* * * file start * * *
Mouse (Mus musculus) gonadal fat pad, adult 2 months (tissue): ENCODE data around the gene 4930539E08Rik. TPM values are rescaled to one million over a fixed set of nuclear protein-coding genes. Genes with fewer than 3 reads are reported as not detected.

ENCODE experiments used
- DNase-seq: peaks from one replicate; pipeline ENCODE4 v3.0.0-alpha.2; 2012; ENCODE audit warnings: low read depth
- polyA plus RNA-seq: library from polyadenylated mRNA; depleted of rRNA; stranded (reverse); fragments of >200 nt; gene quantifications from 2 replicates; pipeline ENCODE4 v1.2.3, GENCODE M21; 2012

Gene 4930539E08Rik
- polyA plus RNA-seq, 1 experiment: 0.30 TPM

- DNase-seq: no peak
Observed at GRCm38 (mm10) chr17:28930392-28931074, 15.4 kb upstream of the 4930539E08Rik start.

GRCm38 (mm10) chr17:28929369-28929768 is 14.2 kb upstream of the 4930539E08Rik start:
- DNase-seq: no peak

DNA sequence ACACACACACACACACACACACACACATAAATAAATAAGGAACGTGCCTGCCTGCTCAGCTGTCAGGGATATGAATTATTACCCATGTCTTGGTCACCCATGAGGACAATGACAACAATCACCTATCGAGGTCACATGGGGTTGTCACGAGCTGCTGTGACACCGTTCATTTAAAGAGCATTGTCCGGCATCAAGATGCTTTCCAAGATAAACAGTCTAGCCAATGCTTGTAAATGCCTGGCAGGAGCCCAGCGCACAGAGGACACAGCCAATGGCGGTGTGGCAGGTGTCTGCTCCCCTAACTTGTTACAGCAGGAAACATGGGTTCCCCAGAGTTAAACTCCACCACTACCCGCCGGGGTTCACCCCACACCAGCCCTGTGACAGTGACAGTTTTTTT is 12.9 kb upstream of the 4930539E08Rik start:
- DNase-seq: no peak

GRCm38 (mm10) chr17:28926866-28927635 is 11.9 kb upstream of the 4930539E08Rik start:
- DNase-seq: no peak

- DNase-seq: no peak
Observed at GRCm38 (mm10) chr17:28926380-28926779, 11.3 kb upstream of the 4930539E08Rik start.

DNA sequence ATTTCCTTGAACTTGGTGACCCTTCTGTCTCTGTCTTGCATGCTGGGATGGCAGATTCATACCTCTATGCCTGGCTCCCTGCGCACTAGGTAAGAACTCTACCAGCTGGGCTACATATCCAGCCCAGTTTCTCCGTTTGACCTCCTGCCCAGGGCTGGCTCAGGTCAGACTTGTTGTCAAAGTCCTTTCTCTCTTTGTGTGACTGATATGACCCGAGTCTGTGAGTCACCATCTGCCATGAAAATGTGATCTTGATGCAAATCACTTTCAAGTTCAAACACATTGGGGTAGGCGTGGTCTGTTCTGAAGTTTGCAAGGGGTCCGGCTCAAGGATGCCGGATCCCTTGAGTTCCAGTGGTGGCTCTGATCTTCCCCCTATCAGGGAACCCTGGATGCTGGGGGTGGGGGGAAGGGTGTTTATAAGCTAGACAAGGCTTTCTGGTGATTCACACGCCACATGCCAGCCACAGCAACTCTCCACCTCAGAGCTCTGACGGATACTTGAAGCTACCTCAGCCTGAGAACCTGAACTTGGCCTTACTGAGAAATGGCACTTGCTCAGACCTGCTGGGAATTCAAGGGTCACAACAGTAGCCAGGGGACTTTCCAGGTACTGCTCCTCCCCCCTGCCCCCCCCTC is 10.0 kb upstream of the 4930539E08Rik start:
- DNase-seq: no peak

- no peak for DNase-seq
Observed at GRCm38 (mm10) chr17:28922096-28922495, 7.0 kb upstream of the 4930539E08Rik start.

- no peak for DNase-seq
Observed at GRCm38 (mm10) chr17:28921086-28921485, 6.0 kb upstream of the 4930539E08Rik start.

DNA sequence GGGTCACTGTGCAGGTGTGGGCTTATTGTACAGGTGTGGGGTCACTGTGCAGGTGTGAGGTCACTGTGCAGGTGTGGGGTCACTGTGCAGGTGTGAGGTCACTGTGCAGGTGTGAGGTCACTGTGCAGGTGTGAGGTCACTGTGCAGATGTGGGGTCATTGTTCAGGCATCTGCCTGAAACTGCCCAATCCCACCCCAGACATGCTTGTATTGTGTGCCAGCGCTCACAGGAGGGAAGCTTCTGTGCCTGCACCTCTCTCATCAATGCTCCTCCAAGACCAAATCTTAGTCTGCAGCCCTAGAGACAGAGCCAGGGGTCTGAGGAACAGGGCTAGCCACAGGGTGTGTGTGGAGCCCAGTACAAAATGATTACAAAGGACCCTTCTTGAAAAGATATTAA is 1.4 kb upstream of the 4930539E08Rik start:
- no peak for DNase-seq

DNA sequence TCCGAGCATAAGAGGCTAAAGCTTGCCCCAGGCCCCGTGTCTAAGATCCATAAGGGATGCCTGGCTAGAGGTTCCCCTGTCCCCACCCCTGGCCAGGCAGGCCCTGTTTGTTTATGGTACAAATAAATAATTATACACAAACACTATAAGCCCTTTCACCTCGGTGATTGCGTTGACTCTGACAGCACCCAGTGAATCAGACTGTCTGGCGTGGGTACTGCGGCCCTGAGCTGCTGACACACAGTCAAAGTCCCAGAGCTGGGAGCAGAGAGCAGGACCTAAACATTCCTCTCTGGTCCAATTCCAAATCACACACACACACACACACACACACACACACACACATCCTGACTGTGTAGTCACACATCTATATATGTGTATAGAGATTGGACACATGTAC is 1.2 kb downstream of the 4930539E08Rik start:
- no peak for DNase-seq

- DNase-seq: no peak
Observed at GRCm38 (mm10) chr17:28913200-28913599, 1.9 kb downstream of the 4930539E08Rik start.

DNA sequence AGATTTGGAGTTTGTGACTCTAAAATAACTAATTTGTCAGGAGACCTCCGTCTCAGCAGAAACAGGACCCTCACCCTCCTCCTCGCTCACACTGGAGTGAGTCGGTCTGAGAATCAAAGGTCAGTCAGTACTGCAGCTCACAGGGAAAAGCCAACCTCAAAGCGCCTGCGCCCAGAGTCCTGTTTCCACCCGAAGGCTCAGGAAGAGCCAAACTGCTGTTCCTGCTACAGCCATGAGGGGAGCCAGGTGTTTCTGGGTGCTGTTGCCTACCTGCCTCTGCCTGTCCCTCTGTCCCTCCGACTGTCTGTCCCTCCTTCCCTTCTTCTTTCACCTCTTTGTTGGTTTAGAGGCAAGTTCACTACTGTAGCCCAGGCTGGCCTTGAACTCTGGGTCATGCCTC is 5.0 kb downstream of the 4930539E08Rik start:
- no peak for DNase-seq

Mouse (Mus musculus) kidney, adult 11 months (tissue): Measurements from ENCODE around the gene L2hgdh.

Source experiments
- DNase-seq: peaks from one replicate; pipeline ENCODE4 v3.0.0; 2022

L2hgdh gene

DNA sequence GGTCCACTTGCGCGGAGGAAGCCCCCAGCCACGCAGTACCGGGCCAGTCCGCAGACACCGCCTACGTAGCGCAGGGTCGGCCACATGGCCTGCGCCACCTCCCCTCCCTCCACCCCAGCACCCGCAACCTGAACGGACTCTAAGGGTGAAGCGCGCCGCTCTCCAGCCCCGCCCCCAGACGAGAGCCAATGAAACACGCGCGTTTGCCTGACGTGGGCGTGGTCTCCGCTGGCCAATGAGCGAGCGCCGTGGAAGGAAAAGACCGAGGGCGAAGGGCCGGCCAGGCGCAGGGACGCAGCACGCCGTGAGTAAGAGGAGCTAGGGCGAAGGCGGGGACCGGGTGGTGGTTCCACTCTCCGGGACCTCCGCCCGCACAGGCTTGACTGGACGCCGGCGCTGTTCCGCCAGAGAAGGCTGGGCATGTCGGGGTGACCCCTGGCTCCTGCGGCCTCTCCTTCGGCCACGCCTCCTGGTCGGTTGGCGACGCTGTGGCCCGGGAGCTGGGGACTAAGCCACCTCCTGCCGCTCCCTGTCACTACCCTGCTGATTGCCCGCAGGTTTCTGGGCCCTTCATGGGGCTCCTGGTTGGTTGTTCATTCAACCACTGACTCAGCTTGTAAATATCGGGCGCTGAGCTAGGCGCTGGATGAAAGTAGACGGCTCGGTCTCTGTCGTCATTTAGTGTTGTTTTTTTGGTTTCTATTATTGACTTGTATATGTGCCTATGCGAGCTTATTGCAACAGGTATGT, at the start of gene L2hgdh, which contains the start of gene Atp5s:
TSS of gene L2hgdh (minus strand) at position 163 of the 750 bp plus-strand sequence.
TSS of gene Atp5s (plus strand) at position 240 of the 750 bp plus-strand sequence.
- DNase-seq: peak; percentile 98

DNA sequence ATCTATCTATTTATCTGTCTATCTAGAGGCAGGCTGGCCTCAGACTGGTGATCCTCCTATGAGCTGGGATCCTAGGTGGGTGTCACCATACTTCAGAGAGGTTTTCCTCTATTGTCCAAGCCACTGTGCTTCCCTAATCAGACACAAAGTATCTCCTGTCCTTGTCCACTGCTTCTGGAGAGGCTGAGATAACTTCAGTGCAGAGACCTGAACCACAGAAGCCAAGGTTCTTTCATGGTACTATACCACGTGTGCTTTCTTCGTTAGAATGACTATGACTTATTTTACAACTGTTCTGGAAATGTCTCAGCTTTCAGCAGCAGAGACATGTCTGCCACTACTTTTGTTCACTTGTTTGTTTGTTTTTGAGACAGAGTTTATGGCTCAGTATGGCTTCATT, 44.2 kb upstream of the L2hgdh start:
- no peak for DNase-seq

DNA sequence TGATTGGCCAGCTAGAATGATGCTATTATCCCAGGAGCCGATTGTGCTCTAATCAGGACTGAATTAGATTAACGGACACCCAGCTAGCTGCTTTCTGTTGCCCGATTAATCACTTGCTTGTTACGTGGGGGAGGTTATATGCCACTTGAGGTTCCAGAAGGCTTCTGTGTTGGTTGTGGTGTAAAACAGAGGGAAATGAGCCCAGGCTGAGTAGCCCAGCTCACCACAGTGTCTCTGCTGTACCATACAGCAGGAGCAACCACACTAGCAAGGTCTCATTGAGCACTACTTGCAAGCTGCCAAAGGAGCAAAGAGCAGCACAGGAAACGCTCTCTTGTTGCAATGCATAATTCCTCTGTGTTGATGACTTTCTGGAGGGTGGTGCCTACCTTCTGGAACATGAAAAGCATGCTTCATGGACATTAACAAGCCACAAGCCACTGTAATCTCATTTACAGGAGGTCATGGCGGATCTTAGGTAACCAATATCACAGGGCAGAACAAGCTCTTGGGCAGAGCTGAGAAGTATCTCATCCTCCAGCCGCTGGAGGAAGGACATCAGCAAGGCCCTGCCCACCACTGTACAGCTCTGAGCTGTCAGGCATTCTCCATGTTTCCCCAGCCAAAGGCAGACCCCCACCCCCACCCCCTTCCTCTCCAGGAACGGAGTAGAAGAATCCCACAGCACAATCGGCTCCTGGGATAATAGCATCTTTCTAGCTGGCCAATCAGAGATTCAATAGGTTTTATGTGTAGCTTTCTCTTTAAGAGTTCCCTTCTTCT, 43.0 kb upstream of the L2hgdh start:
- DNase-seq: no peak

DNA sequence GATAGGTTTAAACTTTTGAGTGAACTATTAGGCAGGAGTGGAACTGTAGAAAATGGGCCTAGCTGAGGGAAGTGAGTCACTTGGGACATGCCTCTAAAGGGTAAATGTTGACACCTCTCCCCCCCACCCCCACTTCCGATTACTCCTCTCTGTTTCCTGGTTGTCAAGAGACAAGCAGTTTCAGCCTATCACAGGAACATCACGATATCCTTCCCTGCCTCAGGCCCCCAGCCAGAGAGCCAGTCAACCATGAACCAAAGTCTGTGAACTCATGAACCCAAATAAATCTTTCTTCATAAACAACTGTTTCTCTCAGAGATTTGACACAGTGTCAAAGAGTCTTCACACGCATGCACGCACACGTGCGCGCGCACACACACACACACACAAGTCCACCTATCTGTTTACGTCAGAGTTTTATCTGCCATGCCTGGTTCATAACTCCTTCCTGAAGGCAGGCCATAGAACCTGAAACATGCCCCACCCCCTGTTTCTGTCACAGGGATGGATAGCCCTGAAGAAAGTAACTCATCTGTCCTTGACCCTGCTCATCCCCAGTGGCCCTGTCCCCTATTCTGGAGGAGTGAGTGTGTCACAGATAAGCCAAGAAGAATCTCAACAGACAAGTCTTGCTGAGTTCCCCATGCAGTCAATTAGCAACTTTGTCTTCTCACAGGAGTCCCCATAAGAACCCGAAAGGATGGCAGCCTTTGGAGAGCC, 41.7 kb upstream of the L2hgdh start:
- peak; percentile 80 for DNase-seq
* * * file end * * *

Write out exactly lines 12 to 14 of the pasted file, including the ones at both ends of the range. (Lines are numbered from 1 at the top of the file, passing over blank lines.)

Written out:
- DNase-seq: no peak

GRCm38 (mm10) chr17:28926866-28927635 is 11.9 kb upstream of the 4930539E08Rik start:
- DNase-seq: no peak